Our goal with hosting quarterly open threads is to give blog readers an opportunity to publicly raise comments or questions about GiveWell or related topics (in the comments section below). As always, you’re also welcome to email us at email@example.com or to request a call with GiveWell staff if you have feedback or questions you’d prefer to discuss privately. We’ll try to respond promptly to questions or comments.
If you have questions related to the Open Philanthropy Project, you can post those in the Open Philanthropy Project’s most recent open thread.
You can view our September 2016 open thread here.
What are the ways in which you plan to improve the scope or coverage of reviews of top charities and charities worthy of special recognition in 2017?
Last year I had identified a few concerns with the top charity reviews (see (a) at https://blog.givewell.org/2015/12/10/december-2015-open-thread/#comment-934519) and I was happy to see that the reviews this year provided more coverage to address these questions. Specifically, I was happy to see more conversations published with the Global Fund discussing how AMF funding would affect their allocation, as well as clear elucidation in the AMF review of the percentage of bednet funding currently covered and likely covered in the future by it.
What sort of further qualitative improvements are in preparation?
We haven’t formally set our plan for next year, but here are some of the things we’re seriously considering for 2017:
* We’re aiming to hire an economist to increase our intervention report output, which we hope will enable us to form more confident views on a wider variety of interventions: https://www.givewell.org/about/jobs/senior-fellow.
* We’re creating a role for a GiveWell staff member to serve as a liaison to charities, either to (a) increase the volume of high-quality charity applicants to GiveWell or (b) better understand why the volume isn’t higher.
* We’re planning to continue our work with the IDinsight embedded GiveWell team (https://www.givewell.org/charities/IDinsight/october-2016-grant), which may improve our monitoring and evaluation of current top charities and may lead to new top charities.
* We’re planning to continue work similar to past work to improve our recommendations, including working to understand the Against Malaria Foundation’s counterfactual impact by talking with others in the malaria field; working to better understand worm prevalence and intensity to inform our deworming recommendations; conducting site visits; and making and following up on GiveWell Incubation Grants (formerly “GiveWell’s experimental work”) to support the development of potential future top charities (www.givewell.org/research/incubation-grants).
We’d be very interested in any additional thoughts you have on other areas we should focus on.
I really like the idea of the GiveWell Incubation Grants and if I could make a suggestion that it might be worth taking a step further in researching and highlighting areas where you think there are opportunities for potentially very high impact solutions to be provided by a charity, but no charity with enough focus on evidence and effectiveness exists. The goal being to encourage potential non-profit entrepreneurs to make this an area of focus.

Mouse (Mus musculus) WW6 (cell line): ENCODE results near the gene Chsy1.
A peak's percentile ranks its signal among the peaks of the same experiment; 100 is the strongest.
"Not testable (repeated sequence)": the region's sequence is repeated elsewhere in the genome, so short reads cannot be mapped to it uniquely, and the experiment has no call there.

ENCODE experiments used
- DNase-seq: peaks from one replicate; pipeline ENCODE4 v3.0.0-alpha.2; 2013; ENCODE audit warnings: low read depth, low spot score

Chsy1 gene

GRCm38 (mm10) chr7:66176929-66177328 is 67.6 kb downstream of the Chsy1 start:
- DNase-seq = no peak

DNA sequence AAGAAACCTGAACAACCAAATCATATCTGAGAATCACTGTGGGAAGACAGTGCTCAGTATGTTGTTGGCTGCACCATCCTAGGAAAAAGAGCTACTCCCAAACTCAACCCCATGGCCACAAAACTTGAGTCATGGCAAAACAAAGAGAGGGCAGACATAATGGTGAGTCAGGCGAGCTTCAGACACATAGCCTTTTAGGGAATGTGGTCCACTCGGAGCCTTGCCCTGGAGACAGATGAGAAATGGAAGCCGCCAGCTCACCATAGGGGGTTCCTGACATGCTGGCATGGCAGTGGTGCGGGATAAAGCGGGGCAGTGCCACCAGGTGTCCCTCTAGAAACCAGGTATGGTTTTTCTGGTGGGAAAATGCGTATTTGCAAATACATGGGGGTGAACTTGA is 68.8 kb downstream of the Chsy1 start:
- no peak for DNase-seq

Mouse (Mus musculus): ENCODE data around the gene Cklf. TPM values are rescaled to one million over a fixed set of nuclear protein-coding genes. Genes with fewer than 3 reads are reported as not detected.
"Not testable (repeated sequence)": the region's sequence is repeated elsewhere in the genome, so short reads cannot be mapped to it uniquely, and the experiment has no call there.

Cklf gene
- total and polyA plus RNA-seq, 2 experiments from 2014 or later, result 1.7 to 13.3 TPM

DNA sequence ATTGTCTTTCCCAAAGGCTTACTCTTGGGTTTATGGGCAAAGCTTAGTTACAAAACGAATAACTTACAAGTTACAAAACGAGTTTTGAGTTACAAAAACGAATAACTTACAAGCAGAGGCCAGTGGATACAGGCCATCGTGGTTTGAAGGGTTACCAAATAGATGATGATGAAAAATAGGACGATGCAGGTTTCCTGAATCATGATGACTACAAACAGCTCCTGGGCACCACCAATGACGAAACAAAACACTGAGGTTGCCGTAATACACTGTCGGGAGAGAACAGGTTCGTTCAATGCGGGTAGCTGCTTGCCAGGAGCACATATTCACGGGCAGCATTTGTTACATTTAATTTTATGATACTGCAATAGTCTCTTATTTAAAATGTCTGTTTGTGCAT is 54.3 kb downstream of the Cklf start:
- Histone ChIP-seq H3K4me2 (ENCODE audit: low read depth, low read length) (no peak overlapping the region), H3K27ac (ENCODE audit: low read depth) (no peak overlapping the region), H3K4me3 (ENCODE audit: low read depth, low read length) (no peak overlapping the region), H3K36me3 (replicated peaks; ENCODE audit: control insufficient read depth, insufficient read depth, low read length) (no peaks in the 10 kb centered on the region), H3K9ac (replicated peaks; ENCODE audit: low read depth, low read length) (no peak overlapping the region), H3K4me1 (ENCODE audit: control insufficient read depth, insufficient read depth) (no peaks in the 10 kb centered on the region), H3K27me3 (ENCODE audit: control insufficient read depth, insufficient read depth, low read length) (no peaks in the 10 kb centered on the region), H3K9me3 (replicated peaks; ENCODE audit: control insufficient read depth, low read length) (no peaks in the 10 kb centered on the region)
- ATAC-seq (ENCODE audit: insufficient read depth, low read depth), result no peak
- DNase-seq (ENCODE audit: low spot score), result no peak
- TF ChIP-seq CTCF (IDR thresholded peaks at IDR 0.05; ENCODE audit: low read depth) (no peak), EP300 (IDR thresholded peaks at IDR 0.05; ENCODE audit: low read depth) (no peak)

Thank you for the response, Catherine! I have a few other suggestions in mind but I’m still thinking through them and will reply in this thread later with thoughts.
In the meantime, I have two other questions, that are possibly more suited to Open Phil than GiveWell but related to GiveWell stuff:
(1) Will Open Phil have a quarterly open thread this quarter, or should we ask questions related to Open Phil on the September open thread?
(2) Do you know when the Open Phil blog post explaining the allocation of money this year to GiveWell top charities will be published?
Similar to Vipul, I was also curious to hear more about why OpenPhil caps their giving at $50M.
Also, I’m curious to hear more about why “Standout Charity” was a bad term, given that the name sounds much more memorable than the OCWoSR.
Also, what is it that makes an OCWoSR worthy of special recognition? I don’t really understand the criteria for making it on to that list.
We published a blog post last year with this goal in mind: https://blog.givewell.org/2015/10/15/charities-wed-like-to-see/. The post outlines charities that we would be excited to learn more about if they existed, and was published with the additional goal of communicating that we’d be interested in providing early-stage support to individuals trying to create the organizations outlined in the post.
Since then, we have made an Incubation Grant to one organization that very explicitly fits in this category: Charity Science: Health. Charity Science: Health was created with the goal of becoming a potential future GiveWell top charity. You can read more about that grant here: https://www.givewell.org/charities/charity-science/charity-science-health/november-2016-grant.
Thanks, Vipul! In response to your question:
(1) No. The Open Philanthropy Project is currently on a biannual open thread schedule; questions should be posted to the September thread linked from this post.
(2) The post was published today: https://www.openphilanthropy.org/blog/good-ventures-and-giving-now-vs-later-2016-update.
The post is live on the Open Philanthropy Project blog: https://www.openphilanthropy.org/blog/good-ventures-and-giving-now-vs-later-2016-update.
We changed the name from “standout” to “other charities worthy of special recognition” in response to confusion we heard over the years around the distinction between a “top” charity and a “standout” charity; for individuals who weren’t very familiar with our work, our impression is that it wasn’t clear which of these categories was our main recommendation.